Well, it sounds extremely funny when we say that Vacuums are made to suck. Yes, that’s right. To suck the dirt and debris the vacuums have been designed.
When suction of a vacuum is of so much importance, then why just it is not considered the only option when shopping for a vacuum. Because of its build, that is also done considering the different types of thefloor on which it functions.
While a high suction can easily get hold of all the dust, a low suction will just blow it away without doing the much-intended work of sucking. Hence, while choosing the vacuum, sucking should also be given a huge importance.
To understand the suction power, it is necessary to first know how it is being measured. Suction power is provided in manufacture’s manual in different forms such as Watts, Amps, CFM or AW. Let us have a look what each of these means.
#1 Air Watts: It is one type of measurement of suction power. It refers to the amount of Watts used by the machine to carry a unit of air through the vacuum’s nozzle. This is more constant and quantifies to the reality of what it needs. By knowing the CFM and the Water Lift also, known as sealed suction, you can calculate the Air Watts size by using the formula:
Air Watts = 0.117254 * Airflow (CFM) * Water lift (inches of H2O)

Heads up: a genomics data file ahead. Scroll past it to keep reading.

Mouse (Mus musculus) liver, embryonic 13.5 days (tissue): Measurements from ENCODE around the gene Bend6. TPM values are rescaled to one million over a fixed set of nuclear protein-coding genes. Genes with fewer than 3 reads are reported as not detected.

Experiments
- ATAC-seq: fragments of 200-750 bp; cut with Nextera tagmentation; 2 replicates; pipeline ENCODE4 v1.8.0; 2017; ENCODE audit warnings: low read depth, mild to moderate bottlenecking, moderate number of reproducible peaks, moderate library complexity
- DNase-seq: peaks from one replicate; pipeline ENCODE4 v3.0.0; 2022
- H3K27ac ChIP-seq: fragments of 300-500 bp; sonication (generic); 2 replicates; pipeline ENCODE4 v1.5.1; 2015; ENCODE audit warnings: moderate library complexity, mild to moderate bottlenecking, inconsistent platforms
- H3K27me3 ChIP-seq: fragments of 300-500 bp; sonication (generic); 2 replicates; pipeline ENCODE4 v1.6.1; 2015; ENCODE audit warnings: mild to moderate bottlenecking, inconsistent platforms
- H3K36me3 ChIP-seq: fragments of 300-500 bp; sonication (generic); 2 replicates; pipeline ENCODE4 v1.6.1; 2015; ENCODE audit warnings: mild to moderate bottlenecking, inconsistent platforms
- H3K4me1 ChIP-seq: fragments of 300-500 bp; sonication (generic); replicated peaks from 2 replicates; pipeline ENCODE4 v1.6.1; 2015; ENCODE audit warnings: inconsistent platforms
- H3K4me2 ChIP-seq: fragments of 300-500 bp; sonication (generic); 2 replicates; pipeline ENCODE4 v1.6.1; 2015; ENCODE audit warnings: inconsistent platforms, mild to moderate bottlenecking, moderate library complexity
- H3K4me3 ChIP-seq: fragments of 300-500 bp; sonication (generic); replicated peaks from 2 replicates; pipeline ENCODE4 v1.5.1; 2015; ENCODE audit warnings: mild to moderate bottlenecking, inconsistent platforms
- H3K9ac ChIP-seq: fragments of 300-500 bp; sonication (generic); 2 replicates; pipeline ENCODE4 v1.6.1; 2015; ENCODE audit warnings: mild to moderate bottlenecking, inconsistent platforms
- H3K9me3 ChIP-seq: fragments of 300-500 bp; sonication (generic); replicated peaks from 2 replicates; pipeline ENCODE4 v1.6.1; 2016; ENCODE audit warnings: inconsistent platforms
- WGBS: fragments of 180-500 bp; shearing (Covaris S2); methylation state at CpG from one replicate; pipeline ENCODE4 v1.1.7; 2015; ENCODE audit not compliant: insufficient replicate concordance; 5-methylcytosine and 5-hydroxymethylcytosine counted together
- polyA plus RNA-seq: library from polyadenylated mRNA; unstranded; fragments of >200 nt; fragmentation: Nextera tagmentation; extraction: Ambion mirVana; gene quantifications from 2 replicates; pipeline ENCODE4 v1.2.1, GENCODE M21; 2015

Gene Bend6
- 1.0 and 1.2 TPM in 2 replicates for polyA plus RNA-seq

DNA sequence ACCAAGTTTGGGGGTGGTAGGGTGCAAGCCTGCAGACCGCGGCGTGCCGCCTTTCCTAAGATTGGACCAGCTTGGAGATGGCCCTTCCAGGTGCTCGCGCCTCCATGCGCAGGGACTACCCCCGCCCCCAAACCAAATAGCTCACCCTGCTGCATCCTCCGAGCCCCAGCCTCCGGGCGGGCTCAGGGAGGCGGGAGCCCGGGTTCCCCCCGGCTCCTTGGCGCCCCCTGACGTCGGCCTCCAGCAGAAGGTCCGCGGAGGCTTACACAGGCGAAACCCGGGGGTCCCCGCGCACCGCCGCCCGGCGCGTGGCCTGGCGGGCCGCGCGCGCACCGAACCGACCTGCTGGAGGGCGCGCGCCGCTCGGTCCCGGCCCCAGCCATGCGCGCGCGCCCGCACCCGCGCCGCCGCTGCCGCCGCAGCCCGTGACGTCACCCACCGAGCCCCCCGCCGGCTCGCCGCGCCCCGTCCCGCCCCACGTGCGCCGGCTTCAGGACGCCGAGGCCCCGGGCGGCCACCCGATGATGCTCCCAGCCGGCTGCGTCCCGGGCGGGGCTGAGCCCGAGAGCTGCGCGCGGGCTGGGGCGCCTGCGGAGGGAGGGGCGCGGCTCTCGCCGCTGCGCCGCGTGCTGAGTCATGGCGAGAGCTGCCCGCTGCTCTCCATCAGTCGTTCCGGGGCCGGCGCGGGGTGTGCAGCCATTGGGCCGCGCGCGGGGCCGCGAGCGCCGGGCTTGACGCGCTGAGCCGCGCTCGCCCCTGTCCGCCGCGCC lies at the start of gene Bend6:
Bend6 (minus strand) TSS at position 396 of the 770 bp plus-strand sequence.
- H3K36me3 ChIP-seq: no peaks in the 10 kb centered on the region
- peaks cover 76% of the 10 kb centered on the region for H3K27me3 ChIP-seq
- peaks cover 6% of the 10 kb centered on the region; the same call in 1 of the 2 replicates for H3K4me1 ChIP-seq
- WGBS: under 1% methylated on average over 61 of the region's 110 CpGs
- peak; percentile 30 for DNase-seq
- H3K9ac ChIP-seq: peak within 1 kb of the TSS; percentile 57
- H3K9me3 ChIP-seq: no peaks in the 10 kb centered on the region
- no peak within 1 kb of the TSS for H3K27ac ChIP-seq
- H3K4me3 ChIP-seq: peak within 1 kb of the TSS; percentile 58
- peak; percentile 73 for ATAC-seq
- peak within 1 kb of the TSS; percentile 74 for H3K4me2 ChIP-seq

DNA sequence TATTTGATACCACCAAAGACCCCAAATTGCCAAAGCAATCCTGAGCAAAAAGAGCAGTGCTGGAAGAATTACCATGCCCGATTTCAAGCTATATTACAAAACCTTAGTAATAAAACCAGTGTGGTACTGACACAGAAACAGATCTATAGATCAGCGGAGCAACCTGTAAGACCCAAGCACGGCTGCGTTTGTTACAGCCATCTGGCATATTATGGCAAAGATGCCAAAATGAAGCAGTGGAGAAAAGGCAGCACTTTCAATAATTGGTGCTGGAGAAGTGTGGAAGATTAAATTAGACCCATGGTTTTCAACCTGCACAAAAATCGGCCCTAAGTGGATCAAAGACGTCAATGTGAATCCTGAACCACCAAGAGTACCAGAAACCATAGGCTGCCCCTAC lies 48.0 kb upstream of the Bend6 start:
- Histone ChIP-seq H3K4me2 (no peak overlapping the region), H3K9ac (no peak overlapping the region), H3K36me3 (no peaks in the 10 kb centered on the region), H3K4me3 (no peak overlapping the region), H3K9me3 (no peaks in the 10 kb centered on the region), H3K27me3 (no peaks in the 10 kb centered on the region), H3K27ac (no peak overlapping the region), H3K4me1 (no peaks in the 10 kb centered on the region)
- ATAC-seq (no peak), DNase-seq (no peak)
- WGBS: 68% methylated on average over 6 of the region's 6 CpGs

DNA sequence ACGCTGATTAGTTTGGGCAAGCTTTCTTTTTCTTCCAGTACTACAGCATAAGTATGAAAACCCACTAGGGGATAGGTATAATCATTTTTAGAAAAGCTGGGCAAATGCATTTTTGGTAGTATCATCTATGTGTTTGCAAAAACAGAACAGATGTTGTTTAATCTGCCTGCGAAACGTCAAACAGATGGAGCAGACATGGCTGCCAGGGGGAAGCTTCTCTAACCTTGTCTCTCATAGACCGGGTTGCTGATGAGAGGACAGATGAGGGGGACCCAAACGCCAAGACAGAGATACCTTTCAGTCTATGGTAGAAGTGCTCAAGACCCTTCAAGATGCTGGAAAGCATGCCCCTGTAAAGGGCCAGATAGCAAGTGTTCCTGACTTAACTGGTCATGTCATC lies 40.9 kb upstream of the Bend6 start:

Well, it is claimed that an efficient upright should have at least 100 AW and a canister, at least 220 AW. It is more in thecase of the canisters because they pull the debris with the help of ahose. In order to pull the air through the filter’s fiber, more power is needed.
#2 Water Lift: To test and analyze the suction power of a vacuum, the seal section test is another means of doing so. Doing it requires, sealing the unit and connecting it to a tube that contains water. Higher the water level, bigger is the suction capacity. But this is not an applicable method in case of a normal vacuum where the performance gets stopped due to overheating.
#3 Watts: This is the most common value that you will find in almost all the vacuums. It refers to the motors power consumption and not the performance. So, it can be concluded that higher the watts, more powerful is the motor and thereby having the highest suction capacity.
#4 Amps: Just like watts, Amps also refer to the power consumption. Thus the concept regarding the suction capacity holds back same for watts and Amps. From the below equation, the concept can be clearly drawn.
Watts/Volts = Amps
#5 Horsepower: This measurement shows the amount of inrush currents which is measured in first milliseconds and inflated by low motor pressure. This unit is not helpful either way in determining the vacuum’s performance and efficiency.
Difference In Suction
Different vacuums show the different suction powers when tested and no one can say it for certain which is the most commercial viable vacuum cleaner in terms of the suction capacity. It is also seen that after attaching the parts, the suction tends to drop in some of the vacuums under 200 dollars range, from an average of 45 CFM and again in a commercial vacuum, the suction ismeasured to be 200 CFM which is the highest.
How Much Power Is Enough?
Depending on the needs, the suction power is determined. While bigger motors tend to be powerful and fun, but it cannot be an ideal for a home where an average suction can do the needful.